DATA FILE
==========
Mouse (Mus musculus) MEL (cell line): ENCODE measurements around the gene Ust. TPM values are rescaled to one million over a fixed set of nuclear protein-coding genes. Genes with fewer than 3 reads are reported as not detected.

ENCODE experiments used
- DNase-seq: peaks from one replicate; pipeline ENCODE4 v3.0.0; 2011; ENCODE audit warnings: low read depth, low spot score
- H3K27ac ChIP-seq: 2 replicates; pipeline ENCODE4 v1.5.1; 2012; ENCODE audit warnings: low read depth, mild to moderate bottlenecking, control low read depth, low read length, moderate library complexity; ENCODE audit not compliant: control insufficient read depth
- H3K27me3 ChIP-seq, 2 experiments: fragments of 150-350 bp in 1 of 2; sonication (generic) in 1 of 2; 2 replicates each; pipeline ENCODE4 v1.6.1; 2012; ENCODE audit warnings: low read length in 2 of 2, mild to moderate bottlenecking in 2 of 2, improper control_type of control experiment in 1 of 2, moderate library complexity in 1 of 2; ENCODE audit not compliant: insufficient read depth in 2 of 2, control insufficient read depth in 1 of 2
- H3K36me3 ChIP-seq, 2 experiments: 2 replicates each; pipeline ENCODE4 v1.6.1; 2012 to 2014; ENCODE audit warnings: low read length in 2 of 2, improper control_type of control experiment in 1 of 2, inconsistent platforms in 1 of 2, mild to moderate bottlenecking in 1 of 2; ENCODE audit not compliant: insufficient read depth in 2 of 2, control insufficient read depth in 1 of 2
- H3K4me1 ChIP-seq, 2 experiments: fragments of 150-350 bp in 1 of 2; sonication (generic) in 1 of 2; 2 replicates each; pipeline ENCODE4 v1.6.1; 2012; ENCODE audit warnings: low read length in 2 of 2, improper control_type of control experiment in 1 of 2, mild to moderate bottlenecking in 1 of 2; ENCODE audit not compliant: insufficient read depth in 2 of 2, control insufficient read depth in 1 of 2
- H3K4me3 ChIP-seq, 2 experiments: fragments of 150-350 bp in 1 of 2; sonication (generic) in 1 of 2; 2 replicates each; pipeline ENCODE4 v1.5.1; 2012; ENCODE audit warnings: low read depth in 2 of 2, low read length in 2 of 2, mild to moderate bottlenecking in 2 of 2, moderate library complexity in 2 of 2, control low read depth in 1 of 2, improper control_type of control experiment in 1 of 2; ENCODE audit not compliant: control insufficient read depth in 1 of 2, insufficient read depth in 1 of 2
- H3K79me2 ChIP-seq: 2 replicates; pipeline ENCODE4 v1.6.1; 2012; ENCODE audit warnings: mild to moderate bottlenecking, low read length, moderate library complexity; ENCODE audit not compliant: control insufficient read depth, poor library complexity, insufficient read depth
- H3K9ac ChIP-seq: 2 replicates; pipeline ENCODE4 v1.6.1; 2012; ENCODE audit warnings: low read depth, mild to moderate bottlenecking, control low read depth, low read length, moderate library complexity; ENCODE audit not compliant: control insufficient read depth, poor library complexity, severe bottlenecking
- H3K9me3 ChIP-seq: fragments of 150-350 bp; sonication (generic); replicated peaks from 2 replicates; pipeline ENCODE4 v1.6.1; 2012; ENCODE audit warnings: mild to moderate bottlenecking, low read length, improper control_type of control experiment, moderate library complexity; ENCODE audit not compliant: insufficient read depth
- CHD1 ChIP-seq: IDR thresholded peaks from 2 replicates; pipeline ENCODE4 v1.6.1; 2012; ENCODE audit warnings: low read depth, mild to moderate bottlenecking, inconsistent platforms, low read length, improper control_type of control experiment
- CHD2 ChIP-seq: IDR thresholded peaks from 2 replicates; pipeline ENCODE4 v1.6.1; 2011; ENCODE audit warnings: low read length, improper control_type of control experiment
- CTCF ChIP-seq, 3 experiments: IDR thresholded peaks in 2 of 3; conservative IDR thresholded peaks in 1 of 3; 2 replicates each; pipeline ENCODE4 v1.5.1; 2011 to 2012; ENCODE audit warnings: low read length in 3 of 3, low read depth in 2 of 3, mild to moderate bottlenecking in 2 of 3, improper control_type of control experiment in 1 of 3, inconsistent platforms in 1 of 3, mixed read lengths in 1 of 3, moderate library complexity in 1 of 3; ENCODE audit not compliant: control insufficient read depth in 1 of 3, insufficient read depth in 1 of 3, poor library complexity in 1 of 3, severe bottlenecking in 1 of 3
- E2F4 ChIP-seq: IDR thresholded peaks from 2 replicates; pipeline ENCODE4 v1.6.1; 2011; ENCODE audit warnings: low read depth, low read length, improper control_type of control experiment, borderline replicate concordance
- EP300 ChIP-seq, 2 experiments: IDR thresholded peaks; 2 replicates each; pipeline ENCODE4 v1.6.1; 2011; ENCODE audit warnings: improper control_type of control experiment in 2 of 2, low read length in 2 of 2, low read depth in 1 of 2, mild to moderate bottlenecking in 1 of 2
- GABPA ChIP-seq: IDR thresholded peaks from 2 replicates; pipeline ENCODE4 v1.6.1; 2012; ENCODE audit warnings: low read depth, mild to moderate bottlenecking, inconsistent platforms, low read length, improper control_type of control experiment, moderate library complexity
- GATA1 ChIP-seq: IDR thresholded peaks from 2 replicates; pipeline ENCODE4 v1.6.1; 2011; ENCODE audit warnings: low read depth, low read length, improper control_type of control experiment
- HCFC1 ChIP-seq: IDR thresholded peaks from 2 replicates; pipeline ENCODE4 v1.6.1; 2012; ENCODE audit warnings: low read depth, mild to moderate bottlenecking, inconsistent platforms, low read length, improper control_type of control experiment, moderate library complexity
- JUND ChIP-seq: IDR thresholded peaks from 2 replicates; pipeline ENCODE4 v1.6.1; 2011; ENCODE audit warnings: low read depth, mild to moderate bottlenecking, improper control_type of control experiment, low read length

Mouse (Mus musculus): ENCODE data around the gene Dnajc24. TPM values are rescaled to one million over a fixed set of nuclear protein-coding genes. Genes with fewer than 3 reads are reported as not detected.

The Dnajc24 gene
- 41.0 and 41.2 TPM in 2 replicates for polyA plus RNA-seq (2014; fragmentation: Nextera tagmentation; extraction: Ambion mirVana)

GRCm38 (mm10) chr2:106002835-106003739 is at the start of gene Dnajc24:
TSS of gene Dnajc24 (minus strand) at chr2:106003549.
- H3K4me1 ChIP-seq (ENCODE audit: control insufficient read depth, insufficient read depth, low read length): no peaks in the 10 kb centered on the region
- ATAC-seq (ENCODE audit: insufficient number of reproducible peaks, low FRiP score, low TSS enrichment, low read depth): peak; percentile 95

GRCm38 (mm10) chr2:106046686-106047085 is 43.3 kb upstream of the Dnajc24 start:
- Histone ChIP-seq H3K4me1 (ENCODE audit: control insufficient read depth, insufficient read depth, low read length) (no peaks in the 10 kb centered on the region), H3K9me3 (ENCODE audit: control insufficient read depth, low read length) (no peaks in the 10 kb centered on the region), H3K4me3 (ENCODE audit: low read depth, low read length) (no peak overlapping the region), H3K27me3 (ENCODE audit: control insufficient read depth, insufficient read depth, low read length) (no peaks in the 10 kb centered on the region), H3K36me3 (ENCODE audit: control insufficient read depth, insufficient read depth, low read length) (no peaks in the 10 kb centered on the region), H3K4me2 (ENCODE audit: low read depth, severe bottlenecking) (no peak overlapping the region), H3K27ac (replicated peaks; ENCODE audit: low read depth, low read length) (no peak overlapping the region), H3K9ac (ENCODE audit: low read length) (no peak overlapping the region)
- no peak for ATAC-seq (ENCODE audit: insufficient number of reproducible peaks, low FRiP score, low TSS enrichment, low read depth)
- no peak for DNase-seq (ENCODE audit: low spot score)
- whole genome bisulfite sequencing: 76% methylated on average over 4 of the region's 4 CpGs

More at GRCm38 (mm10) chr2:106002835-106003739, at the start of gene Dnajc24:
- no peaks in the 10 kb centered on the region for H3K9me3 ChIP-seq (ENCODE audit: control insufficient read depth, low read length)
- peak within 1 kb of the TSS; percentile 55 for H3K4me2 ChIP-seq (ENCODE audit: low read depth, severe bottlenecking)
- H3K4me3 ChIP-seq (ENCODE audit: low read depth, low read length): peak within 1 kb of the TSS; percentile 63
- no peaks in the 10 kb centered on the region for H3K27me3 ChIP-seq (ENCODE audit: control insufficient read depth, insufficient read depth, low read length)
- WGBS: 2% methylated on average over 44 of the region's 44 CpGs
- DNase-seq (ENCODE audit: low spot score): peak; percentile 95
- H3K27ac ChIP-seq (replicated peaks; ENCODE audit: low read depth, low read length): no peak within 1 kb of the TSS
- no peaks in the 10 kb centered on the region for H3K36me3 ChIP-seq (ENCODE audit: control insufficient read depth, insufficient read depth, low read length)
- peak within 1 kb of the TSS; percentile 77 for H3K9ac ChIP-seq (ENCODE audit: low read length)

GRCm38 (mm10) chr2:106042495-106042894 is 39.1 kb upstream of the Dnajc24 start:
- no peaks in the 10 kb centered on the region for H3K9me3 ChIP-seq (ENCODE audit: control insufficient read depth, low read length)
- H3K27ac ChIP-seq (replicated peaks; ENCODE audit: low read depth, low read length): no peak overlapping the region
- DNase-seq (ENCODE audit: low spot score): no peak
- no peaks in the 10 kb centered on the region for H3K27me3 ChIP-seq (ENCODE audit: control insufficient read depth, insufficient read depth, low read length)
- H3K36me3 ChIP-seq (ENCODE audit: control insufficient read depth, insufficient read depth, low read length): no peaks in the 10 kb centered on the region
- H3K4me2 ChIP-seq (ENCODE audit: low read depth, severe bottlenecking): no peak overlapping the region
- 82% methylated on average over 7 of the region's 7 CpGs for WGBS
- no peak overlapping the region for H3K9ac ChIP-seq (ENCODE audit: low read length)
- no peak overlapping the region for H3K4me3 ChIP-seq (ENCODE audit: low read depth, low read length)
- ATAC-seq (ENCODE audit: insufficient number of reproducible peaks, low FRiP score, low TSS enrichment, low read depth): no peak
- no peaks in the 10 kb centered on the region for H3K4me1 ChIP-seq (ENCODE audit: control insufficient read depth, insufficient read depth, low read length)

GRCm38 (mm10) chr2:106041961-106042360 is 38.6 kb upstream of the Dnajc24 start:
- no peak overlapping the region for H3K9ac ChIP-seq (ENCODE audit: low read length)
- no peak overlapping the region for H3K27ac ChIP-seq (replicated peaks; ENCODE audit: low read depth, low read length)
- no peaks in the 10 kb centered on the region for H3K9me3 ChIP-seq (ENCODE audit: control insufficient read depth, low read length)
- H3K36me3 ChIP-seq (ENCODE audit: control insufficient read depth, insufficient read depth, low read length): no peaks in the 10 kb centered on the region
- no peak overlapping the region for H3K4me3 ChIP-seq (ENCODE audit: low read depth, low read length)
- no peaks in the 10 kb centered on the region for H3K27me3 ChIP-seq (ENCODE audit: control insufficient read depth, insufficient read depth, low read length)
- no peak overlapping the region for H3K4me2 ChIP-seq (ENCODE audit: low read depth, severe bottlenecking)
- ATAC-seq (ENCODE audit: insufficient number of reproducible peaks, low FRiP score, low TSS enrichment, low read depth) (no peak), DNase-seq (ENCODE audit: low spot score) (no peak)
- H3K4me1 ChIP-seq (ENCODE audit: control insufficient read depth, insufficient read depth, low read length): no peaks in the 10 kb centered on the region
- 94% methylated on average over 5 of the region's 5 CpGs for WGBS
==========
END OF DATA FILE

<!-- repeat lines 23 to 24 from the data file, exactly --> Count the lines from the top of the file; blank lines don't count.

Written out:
- 41.0 and 41.2 TPM in 2 replicates for polyA plus RNA-seq (2014; fragmentation: Nextera tagmentation; extraction: Ambion mirVana)

GRCm38 (mm10) chr2:106002835-106003739 is at the start of gene Dnajc24: